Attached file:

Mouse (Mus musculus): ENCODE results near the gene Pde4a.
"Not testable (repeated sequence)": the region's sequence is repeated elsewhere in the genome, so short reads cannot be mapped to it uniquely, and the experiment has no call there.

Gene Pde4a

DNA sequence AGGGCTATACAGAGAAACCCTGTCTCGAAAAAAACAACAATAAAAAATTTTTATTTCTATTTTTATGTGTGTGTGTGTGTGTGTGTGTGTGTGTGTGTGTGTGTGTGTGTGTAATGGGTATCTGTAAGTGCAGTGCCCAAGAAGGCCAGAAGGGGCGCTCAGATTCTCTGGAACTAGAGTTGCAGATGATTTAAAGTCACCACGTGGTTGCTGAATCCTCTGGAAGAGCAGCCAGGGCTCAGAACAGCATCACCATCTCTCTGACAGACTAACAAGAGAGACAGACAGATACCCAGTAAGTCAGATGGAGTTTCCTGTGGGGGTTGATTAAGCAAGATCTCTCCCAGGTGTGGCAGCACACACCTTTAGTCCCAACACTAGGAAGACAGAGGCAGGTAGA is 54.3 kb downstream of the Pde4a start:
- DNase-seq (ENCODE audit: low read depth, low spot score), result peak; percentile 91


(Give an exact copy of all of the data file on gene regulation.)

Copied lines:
Mouse (Mus musculus): ENCODE results near the gene Pde4a.
"Not testable (repeated sequence)": the region's sequence is repeated elsewhere in the genome, so short reads cannot be mapped to it uniquely, and the experiment has no call there.

Gene Pde4a

DNA sequence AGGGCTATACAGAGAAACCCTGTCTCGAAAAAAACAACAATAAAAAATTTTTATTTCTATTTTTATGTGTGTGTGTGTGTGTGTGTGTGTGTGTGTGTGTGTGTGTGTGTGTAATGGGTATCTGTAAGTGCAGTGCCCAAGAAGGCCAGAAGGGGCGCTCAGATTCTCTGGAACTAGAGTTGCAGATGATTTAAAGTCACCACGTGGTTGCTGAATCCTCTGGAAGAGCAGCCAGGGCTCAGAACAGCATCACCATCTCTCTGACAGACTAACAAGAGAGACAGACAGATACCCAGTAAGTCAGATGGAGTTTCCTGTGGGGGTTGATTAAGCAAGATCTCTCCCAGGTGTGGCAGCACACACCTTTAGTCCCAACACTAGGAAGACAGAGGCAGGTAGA is 54.3 kb downstream of the Pde4a start:
- DNase-seq (ENCODE audit: low read depth, low spot score), result peak; percentile 91